If DEPO caused anaphylactic reactions in horses you'd expect to have hard about that long before now. These same vets would have been seeing this decades ago?! Depo use is hardly new.

            If there's a current bad batch of compounded progesterone... that's a completely different story. But people have been giving depo to horses, somewhat widely, for at least 10-15 years. Doesn't it seem odd that we're only NOW hearing these reports if it's actually the depo itself causing the problem?

            So, I agree that medroxyprogesterone has been around for a long time, but I don't think that it's use has been as widespread as you seem to think until recently. Personally, I think it has gained a lot of popularity in the past few years as other calming medications are no longer options (such as GABA). It's a problematic medication to give, it can make the horses very sore at the injection site, and it's terrible at controlling symptoms of estrus, so I think the main people who use it are people trying to pharmacologically calm horses down for the show ring. Again, if only one out of 700 horses has a reaction, I think it would be really easy for a prescribing vet to assume that there was an inadvertent intravascular injection or some kind of injection error.

            EVEN IF a vet were to report a problem with a compounded medication, the compounding pharmacies have NO OBLIGATION to keep track of those problems, other than to perhaps run some quality tests to make sure there were no contaminants or compounding errors, but that's it. Plus, injectable medroxyprogesterone for horses is compounded by many different pharmacies who are unlikely to correspond with their competitors regarding any issues.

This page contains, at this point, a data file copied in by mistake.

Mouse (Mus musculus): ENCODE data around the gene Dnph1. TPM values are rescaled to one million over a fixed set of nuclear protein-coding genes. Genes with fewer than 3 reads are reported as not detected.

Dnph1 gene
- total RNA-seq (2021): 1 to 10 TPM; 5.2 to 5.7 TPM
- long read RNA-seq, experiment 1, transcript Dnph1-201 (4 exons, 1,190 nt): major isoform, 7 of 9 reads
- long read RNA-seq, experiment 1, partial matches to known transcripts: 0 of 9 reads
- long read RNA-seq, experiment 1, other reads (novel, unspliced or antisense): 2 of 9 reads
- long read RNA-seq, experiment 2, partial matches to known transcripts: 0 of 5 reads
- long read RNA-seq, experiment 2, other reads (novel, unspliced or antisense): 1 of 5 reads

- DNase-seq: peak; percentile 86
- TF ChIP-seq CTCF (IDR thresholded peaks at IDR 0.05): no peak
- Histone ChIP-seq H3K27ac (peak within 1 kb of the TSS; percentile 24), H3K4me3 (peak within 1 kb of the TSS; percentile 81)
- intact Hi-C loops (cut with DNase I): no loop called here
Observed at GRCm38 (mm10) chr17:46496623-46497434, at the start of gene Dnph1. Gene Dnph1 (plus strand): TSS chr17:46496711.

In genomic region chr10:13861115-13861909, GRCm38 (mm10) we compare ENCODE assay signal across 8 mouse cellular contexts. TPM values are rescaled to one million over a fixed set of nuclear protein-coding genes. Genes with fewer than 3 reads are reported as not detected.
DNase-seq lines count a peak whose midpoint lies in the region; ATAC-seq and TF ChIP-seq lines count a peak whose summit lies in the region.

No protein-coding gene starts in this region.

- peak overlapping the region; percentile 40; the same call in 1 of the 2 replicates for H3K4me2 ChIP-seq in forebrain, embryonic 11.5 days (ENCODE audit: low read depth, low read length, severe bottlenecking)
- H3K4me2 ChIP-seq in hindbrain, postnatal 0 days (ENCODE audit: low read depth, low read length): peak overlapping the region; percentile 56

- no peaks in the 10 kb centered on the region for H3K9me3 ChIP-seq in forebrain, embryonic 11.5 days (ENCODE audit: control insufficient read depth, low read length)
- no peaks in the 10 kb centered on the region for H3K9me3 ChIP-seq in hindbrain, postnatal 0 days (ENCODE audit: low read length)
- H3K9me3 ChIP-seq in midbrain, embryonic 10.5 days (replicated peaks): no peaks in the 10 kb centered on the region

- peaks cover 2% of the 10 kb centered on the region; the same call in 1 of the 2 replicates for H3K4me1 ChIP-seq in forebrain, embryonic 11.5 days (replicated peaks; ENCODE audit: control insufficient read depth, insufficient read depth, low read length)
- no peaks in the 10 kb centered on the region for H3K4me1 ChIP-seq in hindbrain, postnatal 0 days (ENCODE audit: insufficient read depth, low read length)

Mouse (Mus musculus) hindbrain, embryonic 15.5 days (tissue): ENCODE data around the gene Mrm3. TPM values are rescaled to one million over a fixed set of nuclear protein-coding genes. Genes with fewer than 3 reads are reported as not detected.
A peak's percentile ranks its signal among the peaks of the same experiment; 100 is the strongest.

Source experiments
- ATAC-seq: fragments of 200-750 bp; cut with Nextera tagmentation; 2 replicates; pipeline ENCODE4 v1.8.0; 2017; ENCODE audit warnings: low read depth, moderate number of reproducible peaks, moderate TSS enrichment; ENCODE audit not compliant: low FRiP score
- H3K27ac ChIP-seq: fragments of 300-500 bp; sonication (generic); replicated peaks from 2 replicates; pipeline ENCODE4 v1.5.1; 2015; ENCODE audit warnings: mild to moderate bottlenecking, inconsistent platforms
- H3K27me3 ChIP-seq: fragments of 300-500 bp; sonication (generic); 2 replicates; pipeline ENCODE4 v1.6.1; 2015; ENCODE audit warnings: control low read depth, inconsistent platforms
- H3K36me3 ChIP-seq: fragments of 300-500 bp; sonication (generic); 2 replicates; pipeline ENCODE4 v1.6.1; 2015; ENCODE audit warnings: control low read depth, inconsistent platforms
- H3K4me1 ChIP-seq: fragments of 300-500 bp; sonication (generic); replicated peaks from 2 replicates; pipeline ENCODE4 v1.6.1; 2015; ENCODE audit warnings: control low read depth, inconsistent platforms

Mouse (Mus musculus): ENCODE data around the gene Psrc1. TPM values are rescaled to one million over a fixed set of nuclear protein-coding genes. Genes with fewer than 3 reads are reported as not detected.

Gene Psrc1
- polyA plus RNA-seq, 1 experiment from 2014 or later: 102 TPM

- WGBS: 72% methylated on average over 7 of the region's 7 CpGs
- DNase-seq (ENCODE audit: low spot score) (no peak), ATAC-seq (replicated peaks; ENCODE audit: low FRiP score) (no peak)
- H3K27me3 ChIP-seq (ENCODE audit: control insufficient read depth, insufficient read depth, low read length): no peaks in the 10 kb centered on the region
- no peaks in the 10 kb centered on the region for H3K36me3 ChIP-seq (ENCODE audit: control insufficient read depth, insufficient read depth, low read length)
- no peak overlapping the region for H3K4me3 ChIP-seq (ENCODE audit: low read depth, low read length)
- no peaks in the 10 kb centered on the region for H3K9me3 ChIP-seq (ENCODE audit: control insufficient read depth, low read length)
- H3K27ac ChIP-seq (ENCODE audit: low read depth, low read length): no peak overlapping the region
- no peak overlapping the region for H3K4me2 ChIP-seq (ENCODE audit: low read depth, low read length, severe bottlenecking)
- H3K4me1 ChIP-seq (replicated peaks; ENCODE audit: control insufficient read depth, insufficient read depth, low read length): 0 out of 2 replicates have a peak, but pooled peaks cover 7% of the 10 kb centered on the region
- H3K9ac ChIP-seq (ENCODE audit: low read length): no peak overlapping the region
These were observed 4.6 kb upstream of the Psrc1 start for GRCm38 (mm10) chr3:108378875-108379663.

And, again, depo is just progesterone. It's not a foreign substance. It's introducing more of a naturally occurring substance into the animal/person. It's akin to insulin. People can certainly have anaphylactic reactions to insulin injections. It's not unheard of. But no more/less than any injection. Insulin has been used for a long, long time. If all of a sudden there was a rash of bad reactions following insulin injections-- would you suspect the insulin itself or something else (administration, contamination, etc.)?

            Medroxyprogesterone is a type of progesterone, but no, it is not naturally occurring in a horse's body. It absolutely can be tested for. And yes, humans can have anaphylactic reactions to DepoProvera, although as discussed that is a very rare occurrence. I have no good explanation for why it appears that horses may have a high rate of anaphylactic reactions to medroxyprogesterone, but there are many instances where animal and human reactions to medications differ greatly.
            One last point that I want to make is that many medication reactions are unreported. Many barns, trainers, and owners value their privacy. When a horse dies unexpectedly at the end of a needle, the reaction from others can have an aura of scandal. No trainer or owner wants there to be the subject of speculation or gossip regarding a bad injection. Reputation, emotions, and financial considerations are all at stake.

            Comment


            • Just for a lesson in statistics; these numbers have no concrete connection to the specific matter at hand.

              A medication that has say a reaction rate of 1/100 per dose but is used rarely may be very acceptable and indeed that reaction rate might not be noticed, especially if the patients are being treated for other serious issues. But give it monthly to 10 horses and you're likely to see a reaction every year. Give it to 100 horses a month and you're likely to see it every month. Give it weekly and you'd likely see it every other year per horse.